Dr. Peter Barnes of UT Health Center is known for his research into TB and the bacteria that cause it
Thursday, July 13, 2006
Peter Barnes, MD, was one of the primary investigators in a recent major clinical study of a new blood test for latent tuberculosis that was funded by the Centers for Disease Control and Prevention. Dr. Barnes is director of the Center for Pulmonary and Infectious Disease Control and a professor of microbiology and immunology at The University of Texas Health Science Center at Tyler.
Results from the study showed that the new ELISPOT blood test may be more sensitive than the TB skin test, Dr. Barnes said. It was the first large-scale use of the new blood test. The U.S. Food and Drug Administration has not yet approved ELISPOT, though the test currently is under review.
Dr. Barnes is also co-principal investigator of a $1.4 million, five-year National Institutes of Health grant to study how a specific protein called interferon gamma helps protect people from tuberculosis. Interferon-gamma is an important cytokine, a protein produced by the cell that helps the body fight off infection.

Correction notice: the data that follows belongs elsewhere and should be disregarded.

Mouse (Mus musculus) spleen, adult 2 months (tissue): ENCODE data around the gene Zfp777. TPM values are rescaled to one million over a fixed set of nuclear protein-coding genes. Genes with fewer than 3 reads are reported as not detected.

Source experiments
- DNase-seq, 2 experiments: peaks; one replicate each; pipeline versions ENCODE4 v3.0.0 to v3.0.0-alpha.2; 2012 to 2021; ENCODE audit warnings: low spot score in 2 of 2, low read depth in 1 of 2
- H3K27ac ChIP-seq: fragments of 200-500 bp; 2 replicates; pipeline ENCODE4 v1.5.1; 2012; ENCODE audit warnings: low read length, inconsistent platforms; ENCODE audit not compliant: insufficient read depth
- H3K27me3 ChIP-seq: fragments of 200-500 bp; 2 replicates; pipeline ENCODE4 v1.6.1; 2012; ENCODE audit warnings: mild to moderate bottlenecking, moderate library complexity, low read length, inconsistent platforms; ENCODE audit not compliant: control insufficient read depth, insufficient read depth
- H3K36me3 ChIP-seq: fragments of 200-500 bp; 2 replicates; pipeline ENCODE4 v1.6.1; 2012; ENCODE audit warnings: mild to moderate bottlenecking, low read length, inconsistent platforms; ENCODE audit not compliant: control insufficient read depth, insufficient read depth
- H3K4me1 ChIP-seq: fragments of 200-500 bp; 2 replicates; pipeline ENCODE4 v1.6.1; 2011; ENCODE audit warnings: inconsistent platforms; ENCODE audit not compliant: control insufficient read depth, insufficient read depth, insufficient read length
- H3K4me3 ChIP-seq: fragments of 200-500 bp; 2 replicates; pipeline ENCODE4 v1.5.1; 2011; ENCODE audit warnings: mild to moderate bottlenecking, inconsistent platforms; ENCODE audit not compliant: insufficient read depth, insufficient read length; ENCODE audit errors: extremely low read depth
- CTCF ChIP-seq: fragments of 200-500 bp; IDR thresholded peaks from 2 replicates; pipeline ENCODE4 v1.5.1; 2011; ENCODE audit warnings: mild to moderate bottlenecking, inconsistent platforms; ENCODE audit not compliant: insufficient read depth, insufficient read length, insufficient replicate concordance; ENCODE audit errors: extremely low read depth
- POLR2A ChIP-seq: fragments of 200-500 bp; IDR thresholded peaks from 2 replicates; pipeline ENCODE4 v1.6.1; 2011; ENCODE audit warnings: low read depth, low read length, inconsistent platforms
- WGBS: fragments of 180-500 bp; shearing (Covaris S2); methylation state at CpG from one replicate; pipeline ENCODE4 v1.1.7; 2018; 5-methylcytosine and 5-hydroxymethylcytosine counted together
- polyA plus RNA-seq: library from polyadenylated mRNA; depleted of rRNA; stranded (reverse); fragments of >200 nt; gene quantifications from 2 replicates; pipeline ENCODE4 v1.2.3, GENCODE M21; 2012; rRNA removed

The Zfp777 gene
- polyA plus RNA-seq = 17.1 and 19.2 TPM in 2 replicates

Buka Samten, MD, instructor of microbiology and immunology at UTHSCT, is the grant’s other co-principal investigator. Susan Howard, Ph.D., assistant professor of microbiology and immunology at UTHSCT, is a co-investigator for the grant.
In addition, Dr. Barnes is co-investigator in a separate $1.35 million, five-year NIH grant to explore the role of natural killer cells in tuberculosis infection. The five-year study is investigating how natural killer cells, a part of the innate immune system, help control tuberculosis by destroying cells infected with TB bacteria. Understanding how the human immune response controls TB may lead to the development of an effective vaccine against tuberculosis.
Principal investigator for that grant is Ramakrishna Vankayalapati, Ph.D., an assistant professor of microbiology and immunology at UTHSCT. Dr. Barnes and Buka Samten, MD, instructor of microbiology and immunology, are the two co-investigators.
Nine UTHSCT researchers currently are examining various aspects of tuberculosis and how it infects people. For example, Homayoun Shams, Ph.D., an assistant professor of microbiology and immunology, is studying several proteins that are promising candidates for inclusion in a new, more effective TB vaccine. Dr. Howard, in addition to participating in the grant on interferon gamma, is studying the tuberculosis bacteria and how they respond when stressed by the body’s immune system.
Dr. Barnes is board certified in internal medicine and infectious disease. He received his medical degree from the University of Southern California in 1981. Dr. Barnes completed a residency in internal medicine and a fellowship in infectious disease at the LAC-USC Medical Center. Before coming to the Health Center in 1997 as director of the CPIDC, he was an associate professor of medicine at the University of Southern California.